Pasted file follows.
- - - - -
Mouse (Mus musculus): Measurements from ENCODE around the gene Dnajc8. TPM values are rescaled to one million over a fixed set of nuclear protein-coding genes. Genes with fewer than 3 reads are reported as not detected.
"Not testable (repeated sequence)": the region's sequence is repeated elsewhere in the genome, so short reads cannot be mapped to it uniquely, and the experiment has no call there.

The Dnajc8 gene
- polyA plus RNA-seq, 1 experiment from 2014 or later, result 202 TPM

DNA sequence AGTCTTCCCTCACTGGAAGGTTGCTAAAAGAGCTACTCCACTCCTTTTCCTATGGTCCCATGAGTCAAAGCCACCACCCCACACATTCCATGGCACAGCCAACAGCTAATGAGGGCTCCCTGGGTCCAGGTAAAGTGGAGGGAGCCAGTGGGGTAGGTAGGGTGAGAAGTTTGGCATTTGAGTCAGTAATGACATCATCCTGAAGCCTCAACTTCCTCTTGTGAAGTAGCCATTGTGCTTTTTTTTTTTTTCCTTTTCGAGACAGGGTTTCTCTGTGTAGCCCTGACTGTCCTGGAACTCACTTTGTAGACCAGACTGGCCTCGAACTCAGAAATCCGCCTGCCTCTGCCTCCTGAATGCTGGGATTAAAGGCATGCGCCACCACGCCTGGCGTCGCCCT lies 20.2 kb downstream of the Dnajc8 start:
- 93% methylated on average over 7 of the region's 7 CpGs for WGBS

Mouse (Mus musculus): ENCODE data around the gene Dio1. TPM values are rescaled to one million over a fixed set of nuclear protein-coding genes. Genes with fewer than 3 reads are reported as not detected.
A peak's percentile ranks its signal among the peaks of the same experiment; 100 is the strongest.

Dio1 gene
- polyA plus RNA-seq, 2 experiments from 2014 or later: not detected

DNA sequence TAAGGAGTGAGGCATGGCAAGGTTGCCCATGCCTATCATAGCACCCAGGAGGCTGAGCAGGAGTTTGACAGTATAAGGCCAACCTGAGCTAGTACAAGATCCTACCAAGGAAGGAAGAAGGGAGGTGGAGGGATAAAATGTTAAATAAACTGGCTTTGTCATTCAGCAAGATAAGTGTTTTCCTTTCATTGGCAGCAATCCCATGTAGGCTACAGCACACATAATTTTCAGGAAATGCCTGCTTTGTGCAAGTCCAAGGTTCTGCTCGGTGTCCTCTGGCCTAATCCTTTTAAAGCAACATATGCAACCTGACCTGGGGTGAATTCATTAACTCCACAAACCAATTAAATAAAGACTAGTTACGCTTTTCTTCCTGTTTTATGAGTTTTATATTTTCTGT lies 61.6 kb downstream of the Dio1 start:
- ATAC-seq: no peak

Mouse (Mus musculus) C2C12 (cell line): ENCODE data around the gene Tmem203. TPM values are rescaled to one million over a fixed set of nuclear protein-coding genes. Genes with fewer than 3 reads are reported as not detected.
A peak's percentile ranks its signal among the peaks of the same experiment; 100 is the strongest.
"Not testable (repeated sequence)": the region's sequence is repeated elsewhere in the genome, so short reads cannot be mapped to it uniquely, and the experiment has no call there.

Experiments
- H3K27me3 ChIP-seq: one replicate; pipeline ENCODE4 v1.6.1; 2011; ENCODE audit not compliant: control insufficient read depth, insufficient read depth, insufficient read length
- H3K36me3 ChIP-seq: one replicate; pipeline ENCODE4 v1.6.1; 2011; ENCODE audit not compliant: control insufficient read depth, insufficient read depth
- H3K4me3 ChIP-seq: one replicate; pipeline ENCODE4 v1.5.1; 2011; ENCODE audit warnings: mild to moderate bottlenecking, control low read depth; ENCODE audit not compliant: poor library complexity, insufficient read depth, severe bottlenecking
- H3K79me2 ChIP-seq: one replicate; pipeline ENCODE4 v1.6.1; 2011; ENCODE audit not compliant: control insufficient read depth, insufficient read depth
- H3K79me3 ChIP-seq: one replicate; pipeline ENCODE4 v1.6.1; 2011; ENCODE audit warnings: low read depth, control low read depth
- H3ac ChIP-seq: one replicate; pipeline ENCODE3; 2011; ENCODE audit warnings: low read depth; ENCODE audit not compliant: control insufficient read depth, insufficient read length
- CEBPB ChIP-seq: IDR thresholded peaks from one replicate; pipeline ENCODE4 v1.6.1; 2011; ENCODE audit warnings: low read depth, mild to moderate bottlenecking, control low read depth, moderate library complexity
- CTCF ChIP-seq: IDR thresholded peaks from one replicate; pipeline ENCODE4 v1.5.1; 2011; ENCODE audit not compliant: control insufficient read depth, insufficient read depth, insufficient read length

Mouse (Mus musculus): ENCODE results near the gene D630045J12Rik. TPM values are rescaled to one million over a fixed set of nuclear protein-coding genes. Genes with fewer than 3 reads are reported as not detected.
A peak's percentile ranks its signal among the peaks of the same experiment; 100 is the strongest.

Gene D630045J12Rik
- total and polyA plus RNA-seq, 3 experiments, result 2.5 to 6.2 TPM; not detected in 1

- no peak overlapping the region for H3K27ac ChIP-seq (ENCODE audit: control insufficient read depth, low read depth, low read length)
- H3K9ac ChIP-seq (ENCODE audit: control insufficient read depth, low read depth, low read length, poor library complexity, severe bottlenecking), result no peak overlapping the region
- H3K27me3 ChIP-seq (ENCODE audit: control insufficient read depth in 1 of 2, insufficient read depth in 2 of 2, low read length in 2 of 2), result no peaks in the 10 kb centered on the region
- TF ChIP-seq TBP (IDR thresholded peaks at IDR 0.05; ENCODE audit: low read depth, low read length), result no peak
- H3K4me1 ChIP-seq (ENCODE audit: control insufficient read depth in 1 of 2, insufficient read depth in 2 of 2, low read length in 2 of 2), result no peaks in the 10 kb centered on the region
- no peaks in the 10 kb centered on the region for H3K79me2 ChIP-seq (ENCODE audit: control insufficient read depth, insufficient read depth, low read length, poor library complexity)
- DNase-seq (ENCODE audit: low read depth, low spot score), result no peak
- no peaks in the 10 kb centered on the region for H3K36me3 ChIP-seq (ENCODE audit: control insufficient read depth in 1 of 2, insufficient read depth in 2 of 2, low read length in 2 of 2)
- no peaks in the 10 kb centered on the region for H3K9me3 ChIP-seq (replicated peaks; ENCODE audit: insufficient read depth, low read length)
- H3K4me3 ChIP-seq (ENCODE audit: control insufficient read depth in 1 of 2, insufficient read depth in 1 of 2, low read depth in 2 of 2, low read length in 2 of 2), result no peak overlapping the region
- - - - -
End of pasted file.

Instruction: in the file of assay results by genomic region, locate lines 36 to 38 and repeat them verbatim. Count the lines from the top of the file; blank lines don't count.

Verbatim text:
- no peaks in the 10 kb centered on the region for H3K36me3 ChIP-seq (ENCODE audit: control insufficient read depth in 1 of 2, insufficient read depth in 2 of 2, low read length in 2 of 2)
- no peaks in the 10 kb centered on the region for H3K9me3 ChIP-seq (replicated peaks; ENCODE audit: insufficient read depth, low read length)
- H3K4me3 ChIP-seq (ENCODE audit: control insufficient read depth in 1 of 2, insufficient read depth in 1 of 2, low read depth in 2 of 2, low read length in 2 of 2), result no peak overlapping the region